What I can't, after further thought, get my head round is this. My first 044 wouldn't get round a 4ft curve when the bogie pivot was as designed centrally above the bogie. There was not enough sideplay on the inner driving wheel. But moving the pivot inwards to a point halfway between bogie and inner driving wheel solved the problem even with the bogie still fixed to the arm from that pivot.
Allan's alcohol fuelled practical experience proves too that an ounce of practice is worth a ton of theory. I'd love to see a pic or even video to cheer us up Allan! Such a beautiful prototype. And to have a dram when we next meet!
So it seems to me the calculator is more useful for pony trucks than bogies. But it may be useful as a general warning light that there may be problems that require creative solutions when thinking about, for example, getting a beautiful A1 round a 3ft curve!
What I can't, after further thought, get my head round is this. My first 044 wouldn't get round a 4ft curve when the bogie pivot was as designed centrally above the bogie. There was not enough sideplay on the inner driving wheel. But moving the pivot inwards to a point halfway between bogie and inner driving wheel solved the problem even with the bogie still fixed to the arm from that pivot.
Allan's alcohol fuelled practical experience proves too that an ounce of practice is worth a ton of theory. I'd love to see a pic or even video to cheer us up Allan! Such a beautiful prototype. And to have a dram when we next meet!
So it seems to me the calculator is more useful for pony trucks than bogies. But it may be useful as a general warning light that there may be problems that require creative solutions when thinking about, for example, getting a beautiful A1 round a 3ft curve!
Re: Bogie and pony wheel swing calculator
Julian Roberts wrote:Mike I was relieved (and grateful!) to see no less an authority than Keith give exactly the answer that I was going to do.
What I can't, after further thought, get my head round is this. My first 044 wouldn't get round a 4ft curve when the bogie pivot was as designed centrally above the bogie. There was not enough sideplay on the inner driving wheel. But moving the pivot inwards to a point halfway between bogie and inner driving wheel solved the problem even with the bogie still fixed to the arm from that pivot.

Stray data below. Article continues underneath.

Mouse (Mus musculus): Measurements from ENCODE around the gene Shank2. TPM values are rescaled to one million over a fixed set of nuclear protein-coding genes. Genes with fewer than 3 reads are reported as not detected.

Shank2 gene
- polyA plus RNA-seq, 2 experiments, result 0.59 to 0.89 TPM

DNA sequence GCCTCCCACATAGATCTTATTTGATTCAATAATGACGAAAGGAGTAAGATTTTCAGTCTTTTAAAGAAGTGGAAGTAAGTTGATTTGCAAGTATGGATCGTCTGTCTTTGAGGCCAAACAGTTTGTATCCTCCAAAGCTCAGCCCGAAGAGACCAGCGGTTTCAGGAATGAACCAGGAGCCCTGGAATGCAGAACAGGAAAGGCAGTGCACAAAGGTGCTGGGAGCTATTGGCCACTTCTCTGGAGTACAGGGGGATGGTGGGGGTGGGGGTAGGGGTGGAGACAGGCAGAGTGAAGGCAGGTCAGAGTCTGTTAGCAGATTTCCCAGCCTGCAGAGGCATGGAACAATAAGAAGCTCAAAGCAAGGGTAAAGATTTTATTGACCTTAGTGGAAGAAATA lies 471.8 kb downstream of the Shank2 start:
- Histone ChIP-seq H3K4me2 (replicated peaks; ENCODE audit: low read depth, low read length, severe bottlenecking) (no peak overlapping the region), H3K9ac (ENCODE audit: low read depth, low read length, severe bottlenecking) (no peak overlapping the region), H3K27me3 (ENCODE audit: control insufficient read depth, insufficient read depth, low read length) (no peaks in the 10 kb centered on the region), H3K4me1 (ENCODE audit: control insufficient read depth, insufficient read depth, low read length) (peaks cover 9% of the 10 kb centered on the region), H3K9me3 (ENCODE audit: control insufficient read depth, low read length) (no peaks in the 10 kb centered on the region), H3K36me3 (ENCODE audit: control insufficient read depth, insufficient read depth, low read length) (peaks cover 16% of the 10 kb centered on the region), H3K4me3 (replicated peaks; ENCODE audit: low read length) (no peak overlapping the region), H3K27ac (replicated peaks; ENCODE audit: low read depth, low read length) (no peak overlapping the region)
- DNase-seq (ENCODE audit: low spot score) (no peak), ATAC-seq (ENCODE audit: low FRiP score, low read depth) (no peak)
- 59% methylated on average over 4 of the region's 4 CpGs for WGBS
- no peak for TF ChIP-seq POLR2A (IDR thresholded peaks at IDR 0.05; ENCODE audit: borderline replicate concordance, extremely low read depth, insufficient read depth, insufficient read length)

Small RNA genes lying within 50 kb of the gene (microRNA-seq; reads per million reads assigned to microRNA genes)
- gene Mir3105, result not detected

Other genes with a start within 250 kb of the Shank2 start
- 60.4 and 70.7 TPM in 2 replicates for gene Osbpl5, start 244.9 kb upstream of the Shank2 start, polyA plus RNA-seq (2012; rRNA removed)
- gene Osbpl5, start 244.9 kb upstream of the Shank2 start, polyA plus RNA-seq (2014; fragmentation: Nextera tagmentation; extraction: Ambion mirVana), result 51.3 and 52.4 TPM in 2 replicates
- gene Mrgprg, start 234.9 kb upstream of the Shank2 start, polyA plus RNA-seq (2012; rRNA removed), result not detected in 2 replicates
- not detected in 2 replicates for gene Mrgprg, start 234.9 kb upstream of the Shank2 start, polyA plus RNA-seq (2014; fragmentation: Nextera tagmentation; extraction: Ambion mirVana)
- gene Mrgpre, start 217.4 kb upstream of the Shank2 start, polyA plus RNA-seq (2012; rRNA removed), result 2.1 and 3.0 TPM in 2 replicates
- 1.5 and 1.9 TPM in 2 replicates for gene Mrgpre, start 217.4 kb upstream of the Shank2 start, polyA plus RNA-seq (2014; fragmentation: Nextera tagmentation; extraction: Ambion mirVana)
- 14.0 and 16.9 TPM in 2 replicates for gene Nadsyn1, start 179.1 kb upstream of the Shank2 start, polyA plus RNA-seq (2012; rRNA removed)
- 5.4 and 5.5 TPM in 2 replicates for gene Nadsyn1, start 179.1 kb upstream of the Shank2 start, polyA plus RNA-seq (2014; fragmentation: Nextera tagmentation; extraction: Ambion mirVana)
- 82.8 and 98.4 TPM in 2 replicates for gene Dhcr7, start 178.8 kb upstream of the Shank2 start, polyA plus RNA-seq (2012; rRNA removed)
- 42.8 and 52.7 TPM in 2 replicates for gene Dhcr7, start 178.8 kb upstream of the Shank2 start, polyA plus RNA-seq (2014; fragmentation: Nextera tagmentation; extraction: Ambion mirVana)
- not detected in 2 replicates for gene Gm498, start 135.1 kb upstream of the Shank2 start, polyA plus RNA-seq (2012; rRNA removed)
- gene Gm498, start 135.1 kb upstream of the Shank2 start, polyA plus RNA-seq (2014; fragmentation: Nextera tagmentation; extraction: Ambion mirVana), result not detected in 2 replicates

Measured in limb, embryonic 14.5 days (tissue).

Allan's alcohol fuelled practical experience proves too that an ounce of practice is worth a ton of theory. I'd love to see a pic or even video to cheer us up Allan! Such a beautiful prototype. And to have a dram when we next meet!
So it seems to me the calculator is more useful for pony trucks than bogies. But it may be useful as a general warning light that there may be problems that require creative solutions when thinking about, for example, getting a beautiful A1 round a 3ft curve!
I had exactly the same quandry on the G5 044's that I built. The bogie etching, in the kit, had a pivot hole in the stretcher, around 2mm from the bogie centre, towards the rear driving wheel. With that arrangement and with no allowance for sideways movement of the bogie/stretcher, only rotation, then the bogie wheels nearest the rear drivers would tend to turn outside of the curve and the ones furthest from the drivers inside of the curve.
The problem was sorted by making the hole in the stretcher into a slot such that the bogie pivot point can actually move into the curve as well.
As Keith points out, your mathematical model can be used to calculate the width of the slot necessary to allow the correct sideways movement of the bogie stretcher and hence the actual deflection of the pivot point of the bogie.
Of course, the acid test was trying the whole chassis on a curve of the minimum radius on the layout.
I think this is the same solution as Alan used but I missed out on the dram; I resorted to Shiraz.
Cheers
Mike